The Shooting Star

August 5, 2016
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Everyone turns to the top of the monstrous staircase before them to face her, as she is Marilyn DelRay, once sitting as Queen of Silent Film with her notoriously stubborn appeal and trademark snarl, her hair strikingly dark with eyes so sharp they could break a diamond.
But that isn’t who stands at the top of the staircase now with one hand curled delicately around the banister. This is the shadow of what once was, a walking shell with a dead soul. Yes, she stands tall, her chin raised high, but her eyes, though wide and shining, are clouded with memories of her lavish past. Her hair, once teased and glossy, is now strewn about her head as though it has been struck by a bolt of lightning. She breathes as she once did on the big screen, large sighs through her chest that are revealed when she speaks, a soft, airy voice full of emotion, but the rest of her body is slow to react, her hands beginning to writhe about as she perches atop that staircase. The dress she’s wearing would have looked stunning thirty years ago, a flapper’s dress that is too big for her withered frame, complete with sagging headband, grimy red lipstick, and shoes that force her ankles to lean inward. To the people before her, she is nothing but a washed up star obsessed with trapping herself in her youth. But as her hollow gaze scans the crowd in front of her, she sees not policemen and news reporters. She sees a camera crew, her co-stars, and most fondly her director, Louis DeVieuse, and she rests her eyes on him, her snarl returning to her plastic face. “Set the scene, Mr. DeVieuse,” She says lightly.
DeVieuse glances around nervously to see what to do, and a cameraman leans toward him and whispers, “it’s the only way to get her in the car.”
And DeVieuse nods reluctantly. “My dear Miss DelRay, you’re descending the stairs of the palace, the princess of an Arabian empire.”
She recoils, placing her other hand to her heart. “Of course! How could I forget.” She inhales sharply and steps forward. “I’m ready, Mr. DeVieuse, I’m ready.”
DeVieuse pushes the hot tears back and turns to the cameraman. “Action.”
Marilyn DelRay begins to descend the stairs, her steps steady and light, her hand sliding down the banister with her. She feels a sudden, sharp pain in her arm, but she ignores it, as she knows the show must go on. Suddenly her steps become stumbling, and she looks down in a panic as the ground rushes up to meet her.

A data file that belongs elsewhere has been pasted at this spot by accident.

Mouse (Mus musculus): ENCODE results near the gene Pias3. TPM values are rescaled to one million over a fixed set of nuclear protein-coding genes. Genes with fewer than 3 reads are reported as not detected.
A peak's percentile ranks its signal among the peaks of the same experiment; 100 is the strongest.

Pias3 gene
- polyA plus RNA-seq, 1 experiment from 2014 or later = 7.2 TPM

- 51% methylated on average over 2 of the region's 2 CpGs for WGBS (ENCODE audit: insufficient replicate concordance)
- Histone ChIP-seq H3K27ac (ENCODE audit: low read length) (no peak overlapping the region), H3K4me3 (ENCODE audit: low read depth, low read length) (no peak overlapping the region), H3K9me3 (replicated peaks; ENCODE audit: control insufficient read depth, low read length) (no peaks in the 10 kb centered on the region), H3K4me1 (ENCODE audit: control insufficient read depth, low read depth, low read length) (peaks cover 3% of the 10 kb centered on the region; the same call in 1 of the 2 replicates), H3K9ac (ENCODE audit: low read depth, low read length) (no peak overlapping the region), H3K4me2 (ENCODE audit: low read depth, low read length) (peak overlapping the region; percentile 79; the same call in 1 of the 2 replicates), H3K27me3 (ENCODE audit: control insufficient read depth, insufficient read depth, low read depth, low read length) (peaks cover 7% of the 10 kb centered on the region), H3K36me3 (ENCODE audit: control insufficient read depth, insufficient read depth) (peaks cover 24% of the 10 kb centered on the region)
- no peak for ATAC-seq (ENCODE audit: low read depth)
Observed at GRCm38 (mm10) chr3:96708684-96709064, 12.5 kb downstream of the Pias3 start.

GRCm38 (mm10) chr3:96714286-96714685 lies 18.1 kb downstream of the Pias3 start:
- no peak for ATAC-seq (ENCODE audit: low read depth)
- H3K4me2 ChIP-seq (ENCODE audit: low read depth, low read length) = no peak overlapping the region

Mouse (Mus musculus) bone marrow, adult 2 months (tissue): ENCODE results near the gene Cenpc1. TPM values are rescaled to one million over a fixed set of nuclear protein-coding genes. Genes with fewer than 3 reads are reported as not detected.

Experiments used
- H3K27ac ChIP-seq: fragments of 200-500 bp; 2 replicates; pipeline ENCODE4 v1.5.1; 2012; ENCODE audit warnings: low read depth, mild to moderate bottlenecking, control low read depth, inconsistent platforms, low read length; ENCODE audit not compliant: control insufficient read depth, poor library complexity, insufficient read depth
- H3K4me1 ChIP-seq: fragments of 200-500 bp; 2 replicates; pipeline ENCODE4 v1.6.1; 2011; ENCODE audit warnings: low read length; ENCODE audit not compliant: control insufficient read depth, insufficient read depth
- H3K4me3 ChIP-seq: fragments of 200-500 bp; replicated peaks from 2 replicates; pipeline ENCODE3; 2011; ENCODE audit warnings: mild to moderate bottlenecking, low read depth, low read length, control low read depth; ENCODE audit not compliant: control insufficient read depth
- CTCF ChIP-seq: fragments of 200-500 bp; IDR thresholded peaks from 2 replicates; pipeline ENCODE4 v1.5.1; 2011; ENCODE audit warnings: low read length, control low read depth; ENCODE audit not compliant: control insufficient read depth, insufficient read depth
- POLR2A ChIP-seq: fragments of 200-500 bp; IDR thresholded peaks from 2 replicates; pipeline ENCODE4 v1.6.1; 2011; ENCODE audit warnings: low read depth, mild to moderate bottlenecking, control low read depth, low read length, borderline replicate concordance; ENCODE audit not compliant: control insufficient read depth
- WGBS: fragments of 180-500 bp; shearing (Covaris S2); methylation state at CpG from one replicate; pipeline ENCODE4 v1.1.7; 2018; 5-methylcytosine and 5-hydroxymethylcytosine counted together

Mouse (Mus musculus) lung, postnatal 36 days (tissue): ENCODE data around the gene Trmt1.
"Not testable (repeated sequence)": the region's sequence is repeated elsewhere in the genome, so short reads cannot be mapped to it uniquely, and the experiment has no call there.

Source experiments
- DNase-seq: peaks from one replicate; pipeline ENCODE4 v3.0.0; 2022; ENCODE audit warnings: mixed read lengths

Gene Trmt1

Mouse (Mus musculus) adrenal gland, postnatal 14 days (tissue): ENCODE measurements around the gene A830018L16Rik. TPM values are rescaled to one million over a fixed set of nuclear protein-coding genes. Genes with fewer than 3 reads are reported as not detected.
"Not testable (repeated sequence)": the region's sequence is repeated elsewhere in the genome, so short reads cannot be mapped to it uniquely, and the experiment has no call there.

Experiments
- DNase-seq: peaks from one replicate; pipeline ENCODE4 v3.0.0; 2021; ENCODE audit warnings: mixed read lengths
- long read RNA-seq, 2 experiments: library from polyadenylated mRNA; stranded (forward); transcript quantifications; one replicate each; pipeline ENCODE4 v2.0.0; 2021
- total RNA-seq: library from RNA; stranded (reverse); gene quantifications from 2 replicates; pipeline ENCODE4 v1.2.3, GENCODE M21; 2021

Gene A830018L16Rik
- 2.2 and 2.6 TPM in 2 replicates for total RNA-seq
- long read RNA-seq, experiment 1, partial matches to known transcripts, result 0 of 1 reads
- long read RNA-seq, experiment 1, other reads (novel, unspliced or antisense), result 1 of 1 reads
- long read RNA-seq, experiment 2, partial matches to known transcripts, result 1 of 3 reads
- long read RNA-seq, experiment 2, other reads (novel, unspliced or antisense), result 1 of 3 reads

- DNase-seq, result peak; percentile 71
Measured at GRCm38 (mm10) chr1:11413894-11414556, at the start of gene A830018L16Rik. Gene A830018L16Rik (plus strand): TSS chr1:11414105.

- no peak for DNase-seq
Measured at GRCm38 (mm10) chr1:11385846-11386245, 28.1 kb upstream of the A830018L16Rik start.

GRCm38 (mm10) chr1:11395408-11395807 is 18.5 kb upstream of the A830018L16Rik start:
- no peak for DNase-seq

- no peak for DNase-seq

A policeman swoops her up before she falls, and is surprised how wilted the thing that was Marilyn DelRay has become.
“Be quick,” the doctor standing next to him says, glancing at the syringe in his hand. “That sedative won’t keep her unconscious for long.”
“Oh, we will be,” the policeman replies, straightening, the woman in his arms. “The asylum is only a few blocks away.” With that, he walks quickly out the front door, not daring to look at the pool to his right. Because there in that pool is a man floating on his stomach with two bullet holes in his back, bullets that came out of the gun that the woman he’s holding was clutching at two o'clock that morning.
Behind the policeman come the reporters, some lugging their camera behind them as the continue to roll, focused on the limp body of DelRay being thrown into the back of the asylum bus, the last time a camera would be on Marilyn DelRay, once the Queen of Silent Film, now nothing but a suicidal murder stuck in her past. And from the back of that bus DelRay has already started to come to, and she grabs the face of the policeman who put her there, and she sees DeVieuse’s face again, spies the cameras aimed at her behind him. And her last words are simply mumblings to the reporters, but they etch themselves in the policeman’s mind and haunt him for the rest of his life.
“I’m ready for my close-up, Mr. DeVieuse. I’ve made my return, and soon I’ll be on the screens again, just like the rest of them. You’ll see, Mr. DeVieuse, you’ll see.”

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